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When battlefield nurse Bess Crawford returns from France for a well-earned Christmas leave, she finds a bruised and shivering woman huddled in the doorway of her London residence. The woman has nowhere to turn, and propelled by a firm sense of duty, Bess takes her in.
Once inside Bess' flat, the woman reveals that a quarrel with her husband erupted into violence, yet she wants to return home - if Bess will go with her to Sussex. Realizing that the woman is suffering from a concussion, Bess gives up a few precious days of leave to travel with her. But she soon discovers that this is a good deed with unforeseeable consequences.
What Bess finds at Vixen Hill is a house of mourning. The woman's family has gathered for a memorial service for the elder son, who died of war wounds. Her husband, home on compassionate leave, is tense, tormented by jealousy and his own guilty conscience.
Then, when a troubled houseguest is found dead, Bess herself becomes a prime suspect in the case. This murder will lead her to a dangerous quest in war-torn France, an unexpected ally, and a startling revelation that puts her in jeopardy before a vicious killer can be exposed.
Customer ReviewsMost Helpful
By Jen on 10-30-11
A friend recommended that I try reading Charles Todd and at that time A Duty to the Dead (the first Bess Crawford novel) had just come out. So that's where I started and I got hooked. I like Bess; she's a strong, single woman serving as a nurse during World War I in France. Somehow she manages to get in the middle of murder mysteries and we get to go along with her to the solution.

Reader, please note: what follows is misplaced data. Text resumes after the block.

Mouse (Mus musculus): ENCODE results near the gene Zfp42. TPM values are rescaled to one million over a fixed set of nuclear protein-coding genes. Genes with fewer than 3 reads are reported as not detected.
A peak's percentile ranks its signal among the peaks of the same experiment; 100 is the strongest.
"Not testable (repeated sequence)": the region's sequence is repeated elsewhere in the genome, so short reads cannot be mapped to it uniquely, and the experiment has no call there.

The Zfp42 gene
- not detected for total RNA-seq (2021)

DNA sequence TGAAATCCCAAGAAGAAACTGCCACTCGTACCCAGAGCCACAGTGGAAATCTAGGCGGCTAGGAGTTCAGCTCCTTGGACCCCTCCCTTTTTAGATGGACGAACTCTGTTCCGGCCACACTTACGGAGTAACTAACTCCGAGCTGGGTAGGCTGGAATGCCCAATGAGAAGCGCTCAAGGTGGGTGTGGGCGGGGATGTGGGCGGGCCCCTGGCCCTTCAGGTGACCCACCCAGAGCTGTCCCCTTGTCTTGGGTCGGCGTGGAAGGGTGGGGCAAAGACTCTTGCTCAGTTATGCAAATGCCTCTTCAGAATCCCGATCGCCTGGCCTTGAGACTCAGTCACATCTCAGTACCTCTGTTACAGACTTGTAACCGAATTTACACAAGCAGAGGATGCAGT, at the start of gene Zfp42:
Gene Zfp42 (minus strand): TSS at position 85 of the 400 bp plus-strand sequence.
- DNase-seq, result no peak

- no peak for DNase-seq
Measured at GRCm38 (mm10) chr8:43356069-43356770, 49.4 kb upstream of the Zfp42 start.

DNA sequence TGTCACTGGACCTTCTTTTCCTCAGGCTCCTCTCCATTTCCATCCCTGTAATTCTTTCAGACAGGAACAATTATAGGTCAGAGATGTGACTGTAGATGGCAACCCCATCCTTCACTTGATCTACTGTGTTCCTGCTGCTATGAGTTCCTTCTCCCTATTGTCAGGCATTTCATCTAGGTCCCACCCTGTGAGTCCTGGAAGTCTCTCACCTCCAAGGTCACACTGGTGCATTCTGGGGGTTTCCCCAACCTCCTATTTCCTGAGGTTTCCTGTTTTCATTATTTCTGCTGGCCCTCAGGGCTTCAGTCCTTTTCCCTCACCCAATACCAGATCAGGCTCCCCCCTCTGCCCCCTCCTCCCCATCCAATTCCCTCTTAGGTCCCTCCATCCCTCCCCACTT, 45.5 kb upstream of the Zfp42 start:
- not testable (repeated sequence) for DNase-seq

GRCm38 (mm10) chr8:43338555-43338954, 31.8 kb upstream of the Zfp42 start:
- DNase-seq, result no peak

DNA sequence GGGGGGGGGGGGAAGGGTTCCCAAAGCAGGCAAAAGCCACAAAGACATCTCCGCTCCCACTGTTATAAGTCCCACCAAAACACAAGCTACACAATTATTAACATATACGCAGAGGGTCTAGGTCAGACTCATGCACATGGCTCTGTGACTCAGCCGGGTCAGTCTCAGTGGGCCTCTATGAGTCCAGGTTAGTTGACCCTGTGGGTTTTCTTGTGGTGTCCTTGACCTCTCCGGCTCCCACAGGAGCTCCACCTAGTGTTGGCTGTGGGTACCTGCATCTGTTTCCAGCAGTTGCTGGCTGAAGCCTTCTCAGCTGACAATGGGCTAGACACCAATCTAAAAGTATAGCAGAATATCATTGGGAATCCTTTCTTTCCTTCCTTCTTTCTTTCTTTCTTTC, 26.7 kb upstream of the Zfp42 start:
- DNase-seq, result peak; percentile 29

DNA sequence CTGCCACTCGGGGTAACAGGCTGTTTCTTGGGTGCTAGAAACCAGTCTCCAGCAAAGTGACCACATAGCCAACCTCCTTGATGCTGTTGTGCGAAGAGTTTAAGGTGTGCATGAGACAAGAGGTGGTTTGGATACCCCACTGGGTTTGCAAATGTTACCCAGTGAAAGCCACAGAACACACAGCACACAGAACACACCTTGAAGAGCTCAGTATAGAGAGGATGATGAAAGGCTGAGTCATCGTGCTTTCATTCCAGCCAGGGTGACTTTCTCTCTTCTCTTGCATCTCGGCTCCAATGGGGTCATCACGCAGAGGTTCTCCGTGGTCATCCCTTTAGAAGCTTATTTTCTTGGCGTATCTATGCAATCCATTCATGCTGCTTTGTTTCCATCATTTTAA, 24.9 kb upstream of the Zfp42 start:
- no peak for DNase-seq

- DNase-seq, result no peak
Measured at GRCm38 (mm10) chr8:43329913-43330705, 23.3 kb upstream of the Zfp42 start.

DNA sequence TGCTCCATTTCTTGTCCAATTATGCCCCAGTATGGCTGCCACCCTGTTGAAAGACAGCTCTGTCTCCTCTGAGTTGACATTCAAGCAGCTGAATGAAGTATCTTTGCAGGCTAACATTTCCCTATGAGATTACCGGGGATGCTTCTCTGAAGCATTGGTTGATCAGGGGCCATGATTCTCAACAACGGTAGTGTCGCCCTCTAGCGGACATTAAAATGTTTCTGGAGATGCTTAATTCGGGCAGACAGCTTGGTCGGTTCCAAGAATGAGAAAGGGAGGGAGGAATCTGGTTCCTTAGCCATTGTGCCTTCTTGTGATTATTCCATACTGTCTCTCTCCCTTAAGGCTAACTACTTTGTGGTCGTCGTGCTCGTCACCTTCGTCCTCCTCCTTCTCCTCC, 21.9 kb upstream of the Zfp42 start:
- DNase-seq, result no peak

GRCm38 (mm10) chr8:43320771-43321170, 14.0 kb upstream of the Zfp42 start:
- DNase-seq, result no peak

This third installment is a solid addition. Bess's compassionate heart won't let her ignore a woman huddling in her London doorway and what results is her becoming fully engaged in the woman's family troubles and murder.
All of the Bess Crawford novels are narrated by Rosalyn Landor, whose soothing British may seem too soothing for a good listen, but she reads it very well. Since these novels are in the first person, she is Bess's voice.
I know fans of the Ian Rutledge novels are disappointed with the Bess Crawford novels a bit. But since this is where I started with Todd, I'm a happy reader/listener.
14 of 14 people found this review helpful
By "unknown" on 08-15-12
An Old Fashioned "Who dun-it"
I quite enjoyed this book as it did not pretend to be anything other then it was. It is an old fashioned mystery novel, all prim and proper from a time when women knew their place in society but a few were testing their strength and will. It had snippets of the 2nd world war thrown in with an insight of how people coped with leading disjointed lives. I am glad I read it.
8 of 8 people found this review helpful